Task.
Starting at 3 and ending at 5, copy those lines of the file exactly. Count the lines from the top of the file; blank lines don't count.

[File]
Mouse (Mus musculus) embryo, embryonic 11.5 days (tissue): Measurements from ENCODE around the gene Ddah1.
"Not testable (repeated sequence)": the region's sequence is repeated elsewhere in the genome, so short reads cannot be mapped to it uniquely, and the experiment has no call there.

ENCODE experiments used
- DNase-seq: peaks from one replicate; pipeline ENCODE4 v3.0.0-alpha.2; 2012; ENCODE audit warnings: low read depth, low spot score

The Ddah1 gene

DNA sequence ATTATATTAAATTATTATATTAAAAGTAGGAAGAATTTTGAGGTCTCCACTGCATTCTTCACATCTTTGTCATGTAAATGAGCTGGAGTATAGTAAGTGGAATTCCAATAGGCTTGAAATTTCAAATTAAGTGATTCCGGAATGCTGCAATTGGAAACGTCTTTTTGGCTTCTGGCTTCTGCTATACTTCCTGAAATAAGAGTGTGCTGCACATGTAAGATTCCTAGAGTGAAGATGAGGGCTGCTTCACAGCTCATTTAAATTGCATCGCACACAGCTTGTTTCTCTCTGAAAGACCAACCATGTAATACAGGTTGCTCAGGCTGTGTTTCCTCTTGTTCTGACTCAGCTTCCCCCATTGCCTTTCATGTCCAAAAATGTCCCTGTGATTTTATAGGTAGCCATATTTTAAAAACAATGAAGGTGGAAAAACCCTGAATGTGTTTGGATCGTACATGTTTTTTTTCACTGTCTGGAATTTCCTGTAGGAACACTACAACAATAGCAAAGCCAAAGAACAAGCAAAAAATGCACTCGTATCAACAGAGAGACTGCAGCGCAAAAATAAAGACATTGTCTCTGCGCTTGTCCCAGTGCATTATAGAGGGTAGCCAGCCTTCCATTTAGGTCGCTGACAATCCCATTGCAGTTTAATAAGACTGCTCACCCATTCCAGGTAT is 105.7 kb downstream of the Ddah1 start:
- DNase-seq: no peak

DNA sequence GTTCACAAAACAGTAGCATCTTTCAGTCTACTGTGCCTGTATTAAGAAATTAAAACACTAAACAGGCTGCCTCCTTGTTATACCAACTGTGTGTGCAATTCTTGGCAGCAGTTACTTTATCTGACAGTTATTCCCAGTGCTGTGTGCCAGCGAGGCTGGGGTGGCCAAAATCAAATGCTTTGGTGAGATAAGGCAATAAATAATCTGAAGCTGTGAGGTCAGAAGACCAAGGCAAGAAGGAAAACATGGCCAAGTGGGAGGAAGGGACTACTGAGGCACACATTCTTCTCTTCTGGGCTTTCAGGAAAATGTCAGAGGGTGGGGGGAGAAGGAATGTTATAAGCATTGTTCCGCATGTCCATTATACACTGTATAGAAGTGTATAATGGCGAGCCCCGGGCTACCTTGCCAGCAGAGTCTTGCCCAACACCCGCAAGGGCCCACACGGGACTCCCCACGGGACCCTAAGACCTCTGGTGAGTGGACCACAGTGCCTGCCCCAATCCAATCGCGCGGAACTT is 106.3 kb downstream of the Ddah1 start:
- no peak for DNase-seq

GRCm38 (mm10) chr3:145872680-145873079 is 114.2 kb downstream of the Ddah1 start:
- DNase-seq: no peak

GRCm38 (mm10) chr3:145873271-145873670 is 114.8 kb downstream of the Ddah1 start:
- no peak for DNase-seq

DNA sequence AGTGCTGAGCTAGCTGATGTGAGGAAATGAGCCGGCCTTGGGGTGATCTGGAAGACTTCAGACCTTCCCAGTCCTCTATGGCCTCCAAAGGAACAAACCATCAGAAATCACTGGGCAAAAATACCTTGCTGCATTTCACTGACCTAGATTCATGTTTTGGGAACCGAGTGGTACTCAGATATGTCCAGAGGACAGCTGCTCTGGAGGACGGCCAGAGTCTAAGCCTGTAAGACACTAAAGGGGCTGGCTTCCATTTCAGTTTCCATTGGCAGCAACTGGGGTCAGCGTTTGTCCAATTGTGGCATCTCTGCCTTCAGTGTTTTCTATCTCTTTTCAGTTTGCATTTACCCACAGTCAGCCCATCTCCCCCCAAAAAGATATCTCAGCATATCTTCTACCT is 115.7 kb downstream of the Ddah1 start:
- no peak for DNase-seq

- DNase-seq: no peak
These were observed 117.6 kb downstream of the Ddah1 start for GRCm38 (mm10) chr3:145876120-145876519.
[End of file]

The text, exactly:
ENCODE experiments used
- DNase-seq: peaks from one replicate; pipeline ENCODE4 v3.0.0-alpha.2; 2012; ENCODE audit warnings: low read depth, low spot score

The Ddah1 gene